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Friday, September 30th, 2011
Associated Press



WHITEHOUSE BACKS BID
TO ENCOURAGE WOMEN SCIENTISTS
by Associated Press

First lady Michelle Obama speaks in the East Room at the White House in Washington, Monday, Sept. 26, 2011, at an event about supporting and retaining women and girls in science, technology, engineering and math (STEM) careers. (AP Photo/Charles Dharapak)

WASHINGTON (AP) — First lady Michelle Obama and top officials in her husband's administration are embracing new rules designed to make it easier for scientists — especially women — to balance work and family.

"You shouldn't be penalized or lose a chance to advance in your career because you are taking care of a new child, or a mom or dad who has gotten sick," Mrs. Obama said Monday at an East Room announcement.

First lady Michelle Obama speaks in the East Room at the White House in Washington, Monday, Sept. 26, 2011, at an event about supporting and retaining women and girls in science, technology, engineering and math (STEM) careers. (AP Photo/Charles Dharapak)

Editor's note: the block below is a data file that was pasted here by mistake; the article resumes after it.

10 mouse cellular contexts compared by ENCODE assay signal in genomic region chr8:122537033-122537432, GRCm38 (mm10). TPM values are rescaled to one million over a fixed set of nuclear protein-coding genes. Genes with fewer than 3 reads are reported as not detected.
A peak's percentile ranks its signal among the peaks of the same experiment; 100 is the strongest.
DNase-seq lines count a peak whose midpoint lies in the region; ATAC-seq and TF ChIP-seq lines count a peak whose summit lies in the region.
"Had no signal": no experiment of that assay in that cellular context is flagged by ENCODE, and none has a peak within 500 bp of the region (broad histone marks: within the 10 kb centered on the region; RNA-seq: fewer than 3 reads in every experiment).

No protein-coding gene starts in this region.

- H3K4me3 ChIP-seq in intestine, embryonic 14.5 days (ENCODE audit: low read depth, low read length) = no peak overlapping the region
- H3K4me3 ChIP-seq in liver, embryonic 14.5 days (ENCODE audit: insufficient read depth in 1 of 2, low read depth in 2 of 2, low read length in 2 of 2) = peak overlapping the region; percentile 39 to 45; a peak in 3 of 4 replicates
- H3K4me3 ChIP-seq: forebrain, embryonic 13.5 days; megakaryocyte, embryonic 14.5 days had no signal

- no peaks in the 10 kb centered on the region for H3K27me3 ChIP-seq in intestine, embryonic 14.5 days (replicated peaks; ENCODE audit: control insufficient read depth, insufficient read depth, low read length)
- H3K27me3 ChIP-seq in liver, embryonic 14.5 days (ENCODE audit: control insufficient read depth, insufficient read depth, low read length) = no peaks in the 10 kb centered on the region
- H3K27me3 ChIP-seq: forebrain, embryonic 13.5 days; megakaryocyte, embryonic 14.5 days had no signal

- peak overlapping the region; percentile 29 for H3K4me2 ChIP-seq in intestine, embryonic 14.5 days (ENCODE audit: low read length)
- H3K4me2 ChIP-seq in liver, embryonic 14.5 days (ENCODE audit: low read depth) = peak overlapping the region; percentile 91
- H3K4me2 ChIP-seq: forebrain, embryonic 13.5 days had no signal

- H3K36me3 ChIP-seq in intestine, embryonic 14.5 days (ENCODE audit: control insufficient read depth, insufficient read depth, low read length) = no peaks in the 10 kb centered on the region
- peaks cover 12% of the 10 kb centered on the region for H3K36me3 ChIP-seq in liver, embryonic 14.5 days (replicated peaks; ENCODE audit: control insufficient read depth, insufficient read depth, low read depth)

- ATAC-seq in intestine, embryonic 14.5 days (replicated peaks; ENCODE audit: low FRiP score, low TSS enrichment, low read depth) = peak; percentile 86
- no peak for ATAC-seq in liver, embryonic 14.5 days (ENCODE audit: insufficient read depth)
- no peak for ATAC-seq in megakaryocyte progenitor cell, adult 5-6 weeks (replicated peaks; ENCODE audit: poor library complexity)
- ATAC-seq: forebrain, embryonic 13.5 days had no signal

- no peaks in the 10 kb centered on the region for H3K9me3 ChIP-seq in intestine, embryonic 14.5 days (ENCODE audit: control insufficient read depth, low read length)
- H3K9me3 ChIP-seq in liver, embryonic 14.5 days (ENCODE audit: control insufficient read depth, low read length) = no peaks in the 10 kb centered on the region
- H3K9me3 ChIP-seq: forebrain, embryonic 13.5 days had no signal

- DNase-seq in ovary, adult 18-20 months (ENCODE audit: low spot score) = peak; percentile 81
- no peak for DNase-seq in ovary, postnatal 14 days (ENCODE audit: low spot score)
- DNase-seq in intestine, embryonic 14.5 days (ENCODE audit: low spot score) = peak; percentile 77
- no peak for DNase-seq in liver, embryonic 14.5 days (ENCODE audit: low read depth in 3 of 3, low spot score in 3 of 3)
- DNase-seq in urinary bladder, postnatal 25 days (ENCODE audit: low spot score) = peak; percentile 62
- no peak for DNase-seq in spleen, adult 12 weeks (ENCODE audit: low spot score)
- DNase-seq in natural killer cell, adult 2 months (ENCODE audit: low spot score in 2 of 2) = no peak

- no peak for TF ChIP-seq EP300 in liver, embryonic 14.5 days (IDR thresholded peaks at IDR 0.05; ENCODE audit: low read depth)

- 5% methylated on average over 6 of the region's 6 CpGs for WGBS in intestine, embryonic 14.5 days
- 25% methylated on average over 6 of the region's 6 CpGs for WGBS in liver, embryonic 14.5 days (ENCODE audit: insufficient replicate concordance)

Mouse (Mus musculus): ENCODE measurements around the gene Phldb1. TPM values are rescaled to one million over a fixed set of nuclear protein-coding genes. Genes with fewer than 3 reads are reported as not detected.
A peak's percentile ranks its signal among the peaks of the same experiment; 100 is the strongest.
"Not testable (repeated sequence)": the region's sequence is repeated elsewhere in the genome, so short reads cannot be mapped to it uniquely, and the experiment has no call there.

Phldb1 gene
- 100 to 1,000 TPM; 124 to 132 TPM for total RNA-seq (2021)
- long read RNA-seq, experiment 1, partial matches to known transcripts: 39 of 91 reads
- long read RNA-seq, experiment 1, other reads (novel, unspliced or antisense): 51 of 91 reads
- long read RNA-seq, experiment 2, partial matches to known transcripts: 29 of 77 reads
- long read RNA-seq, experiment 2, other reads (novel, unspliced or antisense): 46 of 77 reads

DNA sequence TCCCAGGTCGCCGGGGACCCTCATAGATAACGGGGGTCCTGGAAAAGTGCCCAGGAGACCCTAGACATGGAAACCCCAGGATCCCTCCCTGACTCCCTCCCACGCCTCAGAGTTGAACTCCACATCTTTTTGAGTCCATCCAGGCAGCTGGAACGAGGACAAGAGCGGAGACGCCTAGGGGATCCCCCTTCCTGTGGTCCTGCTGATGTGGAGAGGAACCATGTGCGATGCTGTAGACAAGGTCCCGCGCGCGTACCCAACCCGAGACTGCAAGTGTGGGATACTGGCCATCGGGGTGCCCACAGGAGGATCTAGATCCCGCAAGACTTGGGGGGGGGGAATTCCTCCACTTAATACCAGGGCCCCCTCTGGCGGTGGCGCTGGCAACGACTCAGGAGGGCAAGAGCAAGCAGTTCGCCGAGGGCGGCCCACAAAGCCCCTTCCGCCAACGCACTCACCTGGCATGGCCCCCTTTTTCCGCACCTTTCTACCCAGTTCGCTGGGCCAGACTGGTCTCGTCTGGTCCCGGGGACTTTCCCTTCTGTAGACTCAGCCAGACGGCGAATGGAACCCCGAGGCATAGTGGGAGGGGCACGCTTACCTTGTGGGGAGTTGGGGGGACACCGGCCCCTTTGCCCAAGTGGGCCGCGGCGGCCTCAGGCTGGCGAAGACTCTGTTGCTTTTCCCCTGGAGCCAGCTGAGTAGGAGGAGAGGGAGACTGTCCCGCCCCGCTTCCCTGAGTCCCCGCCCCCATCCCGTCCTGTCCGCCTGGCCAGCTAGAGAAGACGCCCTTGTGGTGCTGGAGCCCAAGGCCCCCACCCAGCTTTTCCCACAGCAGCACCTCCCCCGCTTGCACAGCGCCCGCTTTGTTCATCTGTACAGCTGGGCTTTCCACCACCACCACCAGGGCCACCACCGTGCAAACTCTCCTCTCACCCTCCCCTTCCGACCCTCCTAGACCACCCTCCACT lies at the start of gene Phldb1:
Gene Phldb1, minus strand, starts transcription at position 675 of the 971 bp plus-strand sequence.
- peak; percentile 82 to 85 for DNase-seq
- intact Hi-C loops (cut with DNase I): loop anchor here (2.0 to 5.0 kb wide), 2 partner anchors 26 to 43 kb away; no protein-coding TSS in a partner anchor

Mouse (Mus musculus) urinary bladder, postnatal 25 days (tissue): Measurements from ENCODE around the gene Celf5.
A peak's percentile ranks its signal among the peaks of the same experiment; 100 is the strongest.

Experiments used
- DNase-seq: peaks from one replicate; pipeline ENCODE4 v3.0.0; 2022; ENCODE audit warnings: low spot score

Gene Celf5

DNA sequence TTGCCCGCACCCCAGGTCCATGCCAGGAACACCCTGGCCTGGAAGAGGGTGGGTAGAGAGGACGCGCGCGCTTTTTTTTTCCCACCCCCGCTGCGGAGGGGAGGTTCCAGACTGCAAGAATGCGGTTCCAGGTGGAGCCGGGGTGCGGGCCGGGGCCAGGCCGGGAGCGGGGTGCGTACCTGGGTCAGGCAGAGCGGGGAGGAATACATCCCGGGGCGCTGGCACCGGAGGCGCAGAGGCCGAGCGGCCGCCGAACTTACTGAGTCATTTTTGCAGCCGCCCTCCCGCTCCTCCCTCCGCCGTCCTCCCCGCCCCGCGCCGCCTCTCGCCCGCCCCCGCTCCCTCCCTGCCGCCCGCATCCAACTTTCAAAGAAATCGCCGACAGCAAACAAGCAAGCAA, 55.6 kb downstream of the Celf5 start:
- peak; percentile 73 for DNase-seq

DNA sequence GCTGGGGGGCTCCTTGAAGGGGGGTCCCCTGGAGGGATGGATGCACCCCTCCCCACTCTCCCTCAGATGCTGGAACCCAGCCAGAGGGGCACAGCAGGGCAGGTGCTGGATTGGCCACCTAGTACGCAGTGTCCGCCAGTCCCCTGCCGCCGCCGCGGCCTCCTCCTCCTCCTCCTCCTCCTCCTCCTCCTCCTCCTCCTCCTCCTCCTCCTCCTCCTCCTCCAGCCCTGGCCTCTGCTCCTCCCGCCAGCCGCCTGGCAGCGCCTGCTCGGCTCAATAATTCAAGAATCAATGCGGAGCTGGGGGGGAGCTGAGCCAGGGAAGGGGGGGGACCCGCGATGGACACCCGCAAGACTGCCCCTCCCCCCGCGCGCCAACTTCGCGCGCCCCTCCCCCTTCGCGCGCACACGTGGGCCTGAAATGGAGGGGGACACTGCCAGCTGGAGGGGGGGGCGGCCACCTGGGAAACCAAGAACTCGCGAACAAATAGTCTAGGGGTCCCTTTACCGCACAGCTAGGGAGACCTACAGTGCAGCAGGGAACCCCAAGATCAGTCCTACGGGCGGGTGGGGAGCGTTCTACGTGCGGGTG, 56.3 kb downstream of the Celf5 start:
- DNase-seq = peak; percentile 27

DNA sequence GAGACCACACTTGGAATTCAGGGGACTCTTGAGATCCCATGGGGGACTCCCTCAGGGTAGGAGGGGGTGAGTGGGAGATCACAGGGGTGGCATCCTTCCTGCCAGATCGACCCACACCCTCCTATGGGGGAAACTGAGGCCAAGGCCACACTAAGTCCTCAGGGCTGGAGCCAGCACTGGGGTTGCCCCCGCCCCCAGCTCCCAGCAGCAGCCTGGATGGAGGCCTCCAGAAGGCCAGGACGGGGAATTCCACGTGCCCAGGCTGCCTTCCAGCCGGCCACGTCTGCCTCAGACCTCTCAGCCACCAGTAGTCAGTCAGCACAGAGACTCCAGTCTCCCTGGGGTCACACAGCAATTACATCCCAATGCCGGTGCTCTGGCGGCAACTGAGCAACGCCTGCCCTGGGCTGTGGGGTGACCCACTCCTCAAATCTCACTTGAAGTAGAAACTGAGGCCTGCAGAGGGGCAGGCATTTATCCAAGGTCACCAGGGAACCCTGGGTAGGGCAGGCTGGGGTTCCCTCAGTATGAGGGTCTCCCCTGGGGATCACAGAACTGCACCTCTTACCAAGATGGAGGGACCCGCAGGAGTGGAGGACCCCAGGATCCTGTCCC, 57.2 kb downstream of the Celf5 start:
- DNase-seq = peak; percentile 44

The new rules drafted by the National Science Foundation would let both men and women delay or suspend research grants for up to a year to tend to urgent family needs. Other steps include electronic — rather than in-person — reviews for grant proposals and increased flexibility in tenure decisions and the hiring of replacements.

The first lady said too often, women pursuing science or technology careers have to compromise or give up on them entirely because of the demands of family.

First lady Michelle Obama greets Michelle Del Rio, a student at the University of Texas at El Paso, in the East Room at the White House in Washington, Monday, Sept. 26, 2011, after she spoke at an event about supporting and retaining women and girls in science, technology, engineering and math (STEM) careers. (AP Photo/Charles Dharapak)

"If we take some practical, common-sense steps, we can keep these women in the (science and math) pipeline where we so desperately need them," she said.

Tina Tchen, who heads the White House Council on Women and Girls, says the new rules will boost the percentage of women in science and engineering, which she calls "the smart thing to do for America's future and the economy."




Written by Associated Press
Copyright 2003 Associated Press. All rights reserved.This material may not be published, broadcast, rewritten , or redistributed.

Photos courtesy of AP Photo
Images created by Charles Dharapak
Last changed on: 9/30/2011

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